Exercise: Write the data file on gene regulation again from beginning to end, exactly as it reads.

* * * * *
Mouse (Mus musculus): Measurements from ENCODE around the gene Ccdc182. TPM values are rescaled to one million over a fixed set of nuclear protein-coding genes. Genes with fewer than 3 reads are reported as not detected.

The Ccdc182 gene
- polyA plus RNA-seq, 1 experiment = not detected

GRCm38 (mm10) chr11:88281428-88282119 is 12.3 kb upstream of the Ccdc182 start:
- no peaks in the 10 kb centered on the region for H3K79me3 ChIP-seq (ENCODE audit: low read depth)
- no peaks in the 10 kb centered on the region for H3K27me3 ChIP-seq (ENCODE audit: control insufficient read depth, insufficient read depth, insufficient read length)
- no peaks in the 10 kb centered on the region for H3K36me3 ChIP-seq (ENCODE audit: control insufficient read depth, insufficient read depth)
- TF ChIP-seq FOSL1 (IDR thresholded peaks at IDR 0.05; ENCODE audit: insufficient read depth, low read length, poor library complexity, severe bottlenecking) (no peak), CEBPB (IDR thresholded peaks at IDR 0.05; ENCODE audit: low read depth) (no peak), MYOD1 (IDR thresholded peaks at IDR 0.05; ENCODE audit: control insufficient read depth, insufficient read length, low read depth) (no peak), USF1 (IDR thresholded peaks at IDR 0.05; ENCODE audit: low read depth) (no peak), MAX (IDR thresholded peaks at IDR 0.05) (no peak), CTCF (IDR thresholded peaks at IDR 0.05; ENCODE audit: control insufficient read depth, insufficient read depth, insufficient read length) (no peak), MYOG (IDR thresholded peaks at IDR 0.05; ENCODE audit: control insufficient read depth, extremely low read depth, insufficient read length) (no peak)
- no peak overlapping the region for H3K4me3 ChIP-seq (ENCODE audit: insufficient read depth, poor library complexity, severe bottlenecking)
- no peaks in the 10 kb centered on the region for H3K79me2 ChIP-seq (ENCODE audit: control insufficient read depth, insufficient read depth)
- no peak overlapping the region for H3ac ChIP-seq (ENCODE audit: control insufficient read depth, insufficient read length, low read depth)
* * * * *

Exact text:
Mouse (Mus musculus): Measurements from ENCODE around the gene Ccdc182. TPM values are rescaled to one million over a fixed set of nuclear protein-coding genes. Genes with fewer than 3 reads are reported as not detected.

The Ccdc182 gene
- polyA plus RNA-seq, 1 experiment = not detected

GRCm38 (mm10) chr11:88281428-88282119 is 12.3 kb upstream of the Ccdc182 start:
- no peaks in the 10 kb centered on the region for H3K79me3 ChIP-seq (ENCODE audit: low read depth)
- no peaks in the 10 kb centered on the region for H3K27me3 ChIP-seq (ENCODE audit: control insufficient read depth, insufficient read depth, insufficient read length)
- no peaks in the 10 kb centered on the region for H3K36me3 ChIP-seq (ENCODE audit: control insufficient read depth, insufficient read depth)
- TF ChIP-seq FOSL1 (IDR thresholded peaks at IDR 0.05; ENCODE audit: insufficient read depth, low read length, poor library complexity, severe bottlenecking) (no peak), CEBPB (IDR thresholded peaks at IDR 0.05; ENCODE audit: low read depth) (no peak), MYOD1 (IDR thresholded peaks at IDR 0.05; ENCODE audit: control insufficient read depth, insufficient read length, low read depth) (no peak), USF1 (IDR thresholded peaks at IDR 0.05; ENCODE audit: low read depth) (no peak), MAX (IDR thresholded peaks at IDR 0.05) (no peak), CTCF (IDR thresholded peaks at IDR 0.05; ENCODE audit: control insufficient read depth, insufficient read depth, insufficient read length) (no peak), MYOG (IDR thresholded peaks at IDR 0.05; ENCODE audit: control insufficient read depth, extremely low read depth, insufficient read length) (no peak)
- no peak overlapping the region for H3K4me3 ChIP-seq (ENCODE audit: insufficient read depth, poor library complexity, severe bottlenecking)
- no peaks in the 10 kb centered on the region for H3K79me2 ChIP-seq (ENCODE audit: control insufficient read depth, insufficient read depth)
- no peak overlapping the region for H3ac ChIP-seq (ENCODE audit: control insufficient read depth, insufficient read length, low read depth)